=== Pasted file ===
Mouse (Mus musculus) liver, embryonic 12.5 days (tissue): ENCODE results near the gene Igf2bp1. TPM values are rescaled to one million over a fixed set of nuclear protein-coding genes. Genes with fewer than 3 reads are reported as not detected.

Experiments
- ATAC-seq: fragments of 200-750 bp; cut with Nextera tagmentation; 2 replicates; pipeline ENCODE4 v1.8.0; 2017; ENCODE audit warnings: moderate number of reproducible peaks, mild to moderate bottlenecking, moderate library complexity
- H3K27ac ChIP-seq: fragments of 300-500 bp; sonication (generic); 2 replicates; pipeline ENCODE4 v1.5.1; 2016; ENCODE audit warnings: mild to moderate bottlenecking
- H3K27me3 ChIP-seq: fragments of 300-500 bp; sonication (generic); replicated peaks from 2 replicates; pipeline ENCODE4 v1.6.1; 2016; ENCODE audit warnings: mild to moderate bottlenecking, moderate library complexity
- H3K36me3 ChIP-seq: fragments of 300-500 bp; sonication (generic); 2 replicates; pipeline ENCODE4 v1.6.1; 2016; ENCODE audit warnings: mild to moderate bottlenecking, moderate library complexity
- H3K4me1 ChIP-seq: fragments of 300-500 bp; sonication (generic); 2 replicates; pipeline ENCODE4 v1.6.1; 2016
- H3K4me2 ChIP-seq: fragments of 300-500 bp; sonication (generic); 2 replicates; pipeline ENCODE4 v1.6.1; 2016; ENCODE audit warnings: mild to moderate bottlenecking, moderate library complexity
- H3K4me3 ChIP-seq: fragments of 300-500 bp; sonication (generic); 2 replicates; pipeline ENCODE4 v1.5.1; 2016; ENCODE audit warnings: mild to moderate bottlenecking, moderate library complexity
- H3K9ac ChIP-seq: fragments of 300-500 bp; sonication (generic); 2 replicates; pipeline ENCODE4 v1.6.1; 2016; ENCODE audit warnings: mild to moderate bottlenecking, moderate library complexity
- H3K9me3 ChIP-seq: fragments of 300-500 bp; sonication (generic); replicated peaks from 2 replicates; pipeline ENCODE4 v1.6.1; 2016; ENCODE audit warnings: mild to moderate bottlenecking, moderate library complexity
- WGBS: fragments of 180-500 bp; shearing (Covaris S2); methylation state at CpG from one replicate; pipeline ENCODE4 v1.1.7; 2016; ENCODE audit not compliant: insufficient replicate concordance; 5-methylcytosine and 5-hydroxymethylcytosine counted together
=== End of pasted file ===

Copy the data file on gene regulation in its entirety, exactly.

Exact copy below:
Mouse (Mus musculus) liver, embryonic 12.5 days (tissue): ENCODE results near the gene Igf2bp1. TPM values are rescaled to one million over a fixed set of nuclear protein-coding genes. Genes with fewer than 3 reads are reported as not detected.

Experiments
- ATAC-seq: fragments of 200-750 bp; cut with Nextera tagmentation; 2 replicates; pipeline ENCODE4 v1.8.0; 2017; ENCODE audit warnings: moderate number of reproducible peaks, mild to moderate bottlenecking, moderate library complexity
- H3K27ac ChIP-seq: fragments of 300-500 bp; sonication (generic); 2 replicates; pipeline ENCODE4 v1.5.1; 2016; ENCODE audit warnings: mild to moderate bottlenecking
- H3K27me3 ChIP-seq: fragments of 300-500 bp; sonication (generic); replicated peaks from 2 replicates; pipeline ENCODE4 v1.6.1; 2016; ENCODE audit warnings: mild to moderate bottlenecking, moderate library complexity
- H3K36me3 ChIP-seq: fragments of 300-500 bp; sonication (generic); 2 replicates; pipeline ENCODE4 v1.6.1; 2016; ENCODE audit warnings: mild to moderate bottlenecking, moderate library complexity
- H3K4me1 ChIP-seq: fragments of 300-500 bp; sonication (generic); 2 replicates; pipeline ENCODE4 v1.6.1; 2016
- H3K4me2 ChIP-seq: fragments of 300-500 bp; sonication (generic); 2 replicates; pipeline ENCODE4 v1.6.1; 2016; ENCODE audit warnings: mild to moderate bottlenecking, moderate library complexity
- H3K4me3 ChIP-seq: fragments of 300-500 bp; sonication (generic); 2 replicates; pipeline ENCODE4 v1.5.1; 2016; ENCODE audit warnings: mild to moderate bottlenecking, moderate library complexity
- H3K9ac ChIP-seq: fragments of 300-500 bp; sonication (generic); 2 replicates; pipeline ENCODE4 v1.6.1; 2016; ENCODE audit warnings: mild to moderate bottlenecking, moderate library complexity
- H3K9me3 ChIP-seq: fragments of 300-500 bp; sonication (generic); replicated peaks from 2 replicates; pipeline ENCODE4 v1.6.1; 2016; ENCODE audit warnings: mild to moderate bottlenecking, moderate library complexity
- WGBS: fragments of 180-500 bp; shearing (Covaris S2); methylation state at CpG from one replicate; pipeline ENCODE4 v1.1.7; 2016; ENCODE audit not compliant: insufficient replicate concordance; 5-methylcytosine and 5-hydroxymethylcytosine counted together